Ghada Waly

Director-General/Executive Director


 5th International Conference on Governance, Crime and Justice Statistics

  14 June 2021

Distinguished participants,

Ladies and gentlemen,

It is a pleasure to join the President of INEGI and the Commissioner of KOSTAT virtually for this conference, supported by the UN Office on Drugs and Crime along with the Centres of Excellence and other longstanding partners.

The 5th International Conference on Governance, Crime and Justice Statistics offers a timely focus on topical challenges, including the impact of COVID on violence, crime and drugs; measuring corruption and illicit financial flows; gender perspectives in crime and drug statistics; big data and more.

The International Classification of Crime for Statistical Purposes, adopted in 2015, provides a comprehensive framework to improve data quality and expand our understanding of crime and its drivers.

UNODC is the proud custodian of the ICCS. More than 60 countries are in the process of implementing the framework, in many cases with support from our Office and the Centres of Excellence.

Designing and implementing effective policy to improve the quality and quantity of statistics on crime, corruption and justice requires building diverse capacities, a high level of coordination, and devoting the necessary resources.

The exchange of knowledge and experience through conferences such as this one can make a crucial contribution to developing national statistical systems.

Quality data and analysis represent an essential investment that can pay off by helping governments target available funds more efficiently, and tailor responses to real needs and problems.

UNODC support Member States in achieving these objectives, and our technical assistance has evolved over the years through the regional Centres of Excellence.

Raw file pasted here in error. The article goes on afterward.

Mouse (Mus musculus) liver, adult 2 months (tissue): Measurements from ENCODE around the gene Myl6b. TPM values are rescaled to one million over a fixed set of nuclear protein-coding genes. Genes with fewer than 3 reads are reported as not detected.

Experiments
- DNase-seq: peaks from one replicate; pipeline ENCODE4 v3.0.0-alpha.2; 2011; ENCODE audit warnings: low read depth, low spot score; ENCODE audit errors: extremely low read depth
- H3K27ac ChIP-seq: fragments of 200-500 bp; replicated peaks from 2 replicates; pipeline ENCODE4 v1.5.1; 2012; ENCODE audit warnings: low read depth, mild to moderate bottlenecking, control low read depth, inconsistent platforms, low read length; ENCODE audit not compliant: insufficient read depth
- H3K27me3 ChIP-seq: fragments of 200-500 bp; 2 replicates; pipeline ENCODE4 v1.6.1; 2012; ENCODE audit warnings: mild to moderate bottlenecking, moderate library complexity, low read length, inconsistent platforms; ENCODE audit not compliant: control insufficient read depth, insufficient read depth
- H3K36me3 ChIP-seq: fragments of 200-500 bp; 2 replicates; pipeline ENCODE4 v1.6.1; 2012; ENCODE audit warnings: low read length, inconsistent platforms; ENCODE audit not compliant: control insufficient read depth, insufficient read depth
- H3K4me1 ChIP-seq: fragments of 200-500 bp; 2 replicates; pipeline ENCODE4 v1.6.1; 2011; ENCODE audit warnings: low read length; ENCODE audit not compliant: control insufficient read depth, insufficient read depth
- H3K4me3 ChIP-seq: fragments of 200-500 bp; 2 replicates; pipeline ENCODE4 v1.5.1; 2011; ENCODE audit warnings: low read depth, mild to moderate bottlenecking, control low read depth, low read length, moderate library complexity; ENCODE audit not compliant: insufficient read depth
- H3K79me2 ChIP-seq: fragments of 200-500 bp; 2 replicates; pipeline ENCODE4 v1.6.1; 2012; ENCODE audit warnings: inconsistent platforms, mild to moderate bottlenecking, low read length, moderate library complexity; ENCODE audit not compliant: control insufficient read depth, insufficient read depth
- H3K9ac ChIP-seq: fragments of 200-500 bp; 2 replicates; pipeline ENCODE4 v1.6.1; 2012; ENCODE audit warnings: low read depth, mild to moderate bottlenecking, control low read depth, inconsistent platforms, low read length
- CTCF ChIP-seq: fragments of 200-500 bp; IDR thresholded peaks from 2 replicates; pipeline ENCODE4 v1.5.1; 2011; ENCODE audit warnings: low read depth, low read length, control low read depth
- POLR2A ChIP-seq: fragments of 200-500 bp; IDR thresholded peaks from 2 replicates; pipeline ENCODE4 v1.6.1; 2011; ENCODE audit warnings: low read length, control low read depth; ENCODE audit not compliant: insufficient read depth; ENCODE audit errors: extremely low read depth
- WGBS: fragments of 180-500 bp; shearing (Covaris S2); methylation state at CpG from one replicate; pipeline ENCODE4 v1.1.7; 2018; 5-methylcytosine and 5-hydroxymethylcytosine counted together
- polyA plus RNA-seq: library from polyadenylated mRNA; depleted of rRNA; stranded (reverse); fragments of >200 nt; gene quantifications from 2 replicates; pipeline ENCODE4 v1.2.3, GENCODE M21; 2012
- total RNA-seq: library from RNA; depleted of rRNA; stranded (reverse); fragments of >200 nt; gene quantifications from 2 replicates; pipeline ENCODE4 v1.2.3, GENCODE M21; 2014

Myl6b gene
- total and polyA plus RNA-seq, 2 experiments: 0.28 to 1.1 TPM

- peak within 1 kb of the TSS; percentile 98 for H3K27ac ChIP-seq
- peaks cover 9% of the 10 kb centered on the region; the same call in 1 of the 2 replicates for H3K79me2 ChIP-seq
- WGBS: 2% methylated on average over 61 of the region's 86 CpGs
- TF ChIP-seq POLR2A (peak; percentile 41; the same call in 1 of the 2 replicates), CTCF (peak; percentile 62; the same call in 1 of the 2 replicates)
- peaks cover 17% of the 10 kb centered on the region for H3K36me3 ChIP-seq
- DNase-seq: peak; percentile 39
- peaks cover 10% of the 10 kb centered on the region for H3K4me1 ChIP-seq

The UNODC-INEGI Centre of Excellence was established in Mexico City in 2011.

Over the past decade, we have developed the Latin American and Caribbean Crime Victimization Survey Initiative to measure victimization, perception of insecurity and the dark figure of crime; started a pilot for measuring illicit financial flows in four countries in Latin America; and trained over 2,500 officials in 49 countries.

I am proud to see that in 2021, the Centre has launched a global consultation towards a common statistical framework on gender-related killings of women and girls, together with UN Women and its Centre of Excellence on Gender Statistics.

A report on measuring cybercrime in the region will also be published soon.

The Mexico City Centre has been complemented by the UNODC-KOSTAT Centre of Excellence for Statistics on Crime and Criminal Justice in Asia and the Pacific.

Since its launch in 2019 with Statistics Korea, this regional innovation hub has provided training to over 500 partners, including on topics related to crime statistics and gender, crime victimization surveys, corruption surveys and Sustainable Development Goal indicators.

At the same time, UNODC is enhancing its overall support to Member States to improve crime metrics, including with a manual on corruption surveys, and new work to build a comprehensive framework to measure corruption.

Over the past decade, our Research and Analysis Branch has created the largest existing dataset on trafficking in persons, with information on more than 350,000 victims detected in more than 140 countries.

We are also working with ILO, IOM and academia to establish and implement standards to measure trafficking for forced labour in South East Asia, the Pacific Islands and South America.

In the field of wildlife crime, UNODC has gathered and analysed information on some 200,000 seizures from 149 countries, and measured illicit financial flows from this crime.

We are further expanding our work to develop comparable data on crime and violence driven by street gangs and non-state armed groups, and to improve the foundations for data in new research areas such as cybercrime. We look forward to sharing these findings with you.

Distinguished participants,

In closing I would like to thank our partners at INEGI and KOSTAT once again, and to commend the Centres of Excellence for their solid efforts.

Together, we have come a long way in developing crime and criminal justice statistical systems around the world to produce quality data to focus, monitor and evaluate justice responses to crime, and to achieve the SDGs.

UNODC remains your trusted global partner in helping to build better evidence for crime and justice.

I look forward to hearing the results of this conference, and I wish you fruitful discussions.

Thank you.